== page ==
Artificial Lighting

side lit blueberries

Artificial lighting….some love it, some not so much and some just aren’t sure how to work with it. I know a lot of food photographers prefer natural light, and I absolutely love natural light too! However, when you have a 5 month old that doesn’t adhere to the lighting schedule you’d like for natural light, then artificial light is such a great tool to have in the box! I love it because I can be shooting late at night and still get the same results as any other time of day.

I love the consistency it gives me in my images and the fact that I can control how it looks. (I’m a slight control freak lol)

Lets start off by going over which lighting equipment I use.

I use a Digibee 400 from HERE. Here is a list of everything I have from their website (not an affiliate or anything for them! Just sharing where I got all my stuff 😊)

  • Digibee 400
  • Cybersync transceiver (this little guy goes on your digibee and will be how it will communicate with the camera)
  • Cybersync camera trigger (the guy goes on your camera and will communicate with the transceiver to trigger your flash)
  • Light Stand (which stand you use will really depend on the light modifiers you will be using, I didn’t get the heavy duty one because my light modifiers aren’t super heavy)
  • Umbrella
  • Black outer cover for Umbrella (I like to use this because it softens the light a little more to shoot it into and bounce off this than to shoot it directly at my subject)
  • White diffusion fabric (also goes over the umbrella)
  • Stripbox (this is what I use when I really want a moodier and dramatic look to my images)

So those are all the components to what I use for my lighting set up. I also use a reflector as well, I have had it for so long tho that I honestly cannot remember where I got it! lol But you could use white bounce boards as well!

So Lets get to it….how do I use all this stuff?

alright…so here’s just a quick little run down and some images to give you an idea of how I use my lighting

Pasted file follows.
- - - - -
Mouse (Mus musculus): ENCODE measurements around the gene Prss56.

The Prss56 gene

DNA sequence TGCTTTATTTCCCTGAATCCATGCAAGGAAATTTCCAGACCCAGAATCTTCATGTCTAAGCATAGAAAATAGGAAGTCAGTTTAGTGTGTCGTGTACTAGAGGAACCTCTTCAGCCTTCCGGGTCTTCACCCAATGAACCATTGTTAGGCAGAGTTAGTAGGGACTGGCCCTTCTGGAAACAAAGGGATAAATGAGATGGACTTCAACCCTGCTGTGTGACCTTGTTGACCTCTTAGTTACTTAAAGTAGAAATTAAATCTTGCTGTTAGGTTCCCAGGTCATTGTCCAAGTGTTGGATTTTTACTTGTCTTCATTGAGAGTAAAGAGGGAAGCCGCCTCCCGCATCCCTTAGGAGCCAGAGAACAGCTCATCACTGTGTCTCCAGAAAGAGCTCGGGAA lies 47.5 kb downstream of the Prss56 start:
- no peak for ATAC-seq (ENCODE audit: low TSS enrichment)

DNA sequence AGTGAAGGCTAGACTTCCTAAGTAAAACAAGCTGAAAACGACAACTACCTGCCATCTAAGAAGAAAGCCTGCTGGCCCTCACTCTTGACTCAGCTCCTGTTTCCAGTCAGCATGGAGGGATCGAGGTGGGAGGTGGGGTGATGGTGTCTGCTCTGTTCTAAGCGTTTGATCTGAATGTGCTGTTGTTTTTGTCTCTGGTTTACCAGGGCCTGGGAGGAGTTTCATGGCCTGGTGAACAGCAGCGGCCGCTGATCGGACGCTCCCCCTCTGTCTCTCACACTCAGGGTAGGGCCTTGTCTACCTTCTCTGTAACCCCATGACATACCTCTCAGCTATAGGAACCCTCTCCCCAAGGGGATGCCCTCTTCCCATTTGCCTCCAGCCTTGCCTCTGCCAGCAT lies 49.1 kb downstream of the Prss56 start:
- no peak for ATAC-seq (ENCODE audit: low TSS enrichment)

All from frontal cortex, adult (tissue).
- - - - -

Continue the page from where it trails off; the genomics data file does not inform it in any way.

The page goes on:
Lets start with the Strip Box

In the above images, you can see what my strip box looks like and the result of that set up (back lighting my scene)

In this image on the right here, I used the same strip box, but I used side light. It gives the image dimension and contrast. I personally love me some deep shadows and drama in my images (call me a drama queen 👸)

side lit blueberries with strip box

Umbrella Lighting

Here is how the umbrella is set up for backlighting
backlit with the umbrella


okay, here are my images with the umbrella, you’ll notice it is a little more lit and softened than with the strip box.

The light here is actually shooting into a cover I have over my umbrella and then spills out over the scene.

With the strip box, its shooting straight onto my scene thru the diffused material of the box. So the lighting, while its not “harsh” is a bit stronger and not as soft as with the umbrella.


Of course, I can’t leave ya’ll hanging wondering how my settings were for this. For all the images my settings were:

ISO 100 , F/5.6 , 1/125s

With my artificial light, I never have to bump up my ISO, which is beautiful because then I won’t mess with a lot of noise in my post-production. I like to shoot with my aperture pretty closed down so that I have most of my hero shots in focus. With shutter, I shoot always at 1/200 or slower because of the sync speed of the flash. If I shoot any higher than that, I will get a dark line in my image.


Here are the images side by side one last time for comparison sake:

Backlighting with the Stripbox
Backlighting with the Umbrella
side lighting with the strip box
side lighting with the umbrella

So thats just a quick little run down on what I use, kind of how I use it and hopefully this helps a few of you guys!! Feel free to message me with questions, I’m always happy to help in any way I can!! Cheers!!

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